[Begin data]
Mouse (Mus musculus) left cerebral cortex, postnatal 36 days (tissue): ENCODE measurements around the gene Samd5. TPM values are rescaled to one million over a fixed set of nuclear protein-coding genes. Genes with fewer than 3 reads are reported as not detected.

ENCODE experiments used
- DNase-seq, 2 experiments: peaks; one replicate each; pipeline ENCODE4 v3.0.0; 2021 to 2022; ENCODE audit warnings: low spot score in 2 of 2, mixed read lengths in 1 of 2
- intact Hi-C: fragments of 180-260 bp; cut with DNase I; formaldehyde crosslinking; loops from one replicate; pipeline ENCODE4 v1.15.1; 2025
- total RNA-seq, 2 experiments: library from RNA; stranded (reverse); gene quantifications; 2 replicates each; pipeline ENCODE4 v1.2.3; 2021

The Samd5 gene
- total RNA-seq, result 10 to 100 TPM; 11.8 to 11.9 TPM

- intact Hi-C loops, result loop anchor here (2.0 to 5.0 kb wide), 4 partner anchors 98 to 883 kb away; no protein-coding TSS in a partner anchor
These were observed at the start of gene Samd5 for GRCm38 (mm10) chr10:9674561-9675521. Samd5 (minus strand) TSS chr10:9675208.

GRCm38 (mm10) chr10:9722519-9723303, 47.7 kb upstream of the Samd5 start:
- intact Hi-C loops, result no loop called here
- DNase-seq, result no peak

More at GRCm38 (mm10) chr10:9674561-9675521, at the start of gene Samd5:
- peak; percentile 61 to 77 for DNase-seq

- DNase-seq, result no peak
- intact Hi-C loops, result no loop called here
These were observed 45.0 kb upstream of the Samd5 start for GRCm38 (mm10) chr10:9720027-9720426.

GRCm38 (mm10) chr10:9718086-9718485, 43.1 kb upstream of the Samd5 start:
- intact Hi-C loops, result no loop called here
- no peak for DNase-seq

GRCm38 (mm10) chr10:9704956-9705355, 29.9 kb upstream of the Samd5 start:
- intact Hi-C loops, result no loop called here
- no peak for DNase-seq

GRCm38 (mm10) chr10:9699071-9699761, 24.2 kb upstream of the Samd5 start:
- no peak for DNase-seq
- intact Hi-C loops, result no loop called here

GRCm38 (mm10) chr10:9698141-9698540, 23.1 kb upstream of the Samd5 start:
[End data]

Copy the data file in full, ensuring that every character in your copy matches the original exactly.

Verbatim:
Mouse (Mus musculus) left cerebral cortex, postnatal 36 days (tissue): ENCODE measurements around the gene Samd5. TPM values are rescaled to one million over a fixed set of nuclear protein-coding genes. Genes with fewer than 3 reads are reported as not detected.

ENCODE experiments used
- DNase-seq, 2 experiments: peaks; one replicate each; pipeline ENCODE4 v3.0.0; 2021 to 2022; ENCODE audit warnings: low spot score in 2 of 2, mixed read lengths in 1 of 2
- intact Hi-C: fragments of 180-260 bp; cut with DNase I; formaldehyde crosslinking; loops from one replicate; pipeline ENCODE4 v1.15.1; 2025
- total RNA-seq, 2 experiments: library from RNA; stranded (reverse); gene quantifications; 2 replicates each; pipeline ENCODE4 v1.2.3; 2021

The Samd5 gene
- total RNA-seq, result 10 to 100 TPM; 11.8 to 11.9 TPM

- intact Hi-C loops, result loop anchor here (2.0 to 5.0 kb wide), 4 partner anchors 98 to 883 kb away; no protein-coding TSS in a partner anchor
These were observed at the start of gene Samd5 for GRCm38 (mm10) chr10:9674561-9675521. Samd5 (minus strand) TSS chr10:9675208.

GRCm38 (mm10) chr10:9722519-9723303, 47.7 kb upstream of the Samd5 start:
- intact Hi-C loops, result no loop called here
- DNase-seq, result no peak

More at GRCm38 (mm10) chr10:9674561-9675521, at the start of gene Samd5:
- peak; percentile 61 to 77 for DNase-seq

- DNase-seq, result no peak
- intact Hi-C loops, result no loop called here
These were observed 45.0 kb upstream of the Samd5 start for GRCm38 (mm10) chr10:9720027-9720426.

GRCm38 (mm10) chr10:9718086-9718485, 43.1 kb upstream of the Samd5 start:
- intact Hi-C loops, result no loop called here
- no peak for DNase-seq

GRCm38 (mm10) chr10:9704956-9705355, 29.9 kb upstream of the Samd5 start:
- intact Hi-C loops, result no loop called here
- no peak for DNase-seq

GRCm38 (mm10) chr10:9699071-9699761, 24.2 kb upstream of the Samd5 start:
- no peak for DNase-seq
- intact Hi-C loops, result no loop called here

GRCm38 (mm10) chr10:9698141-9698540, 23.1 kb upstream of the Samd5 start: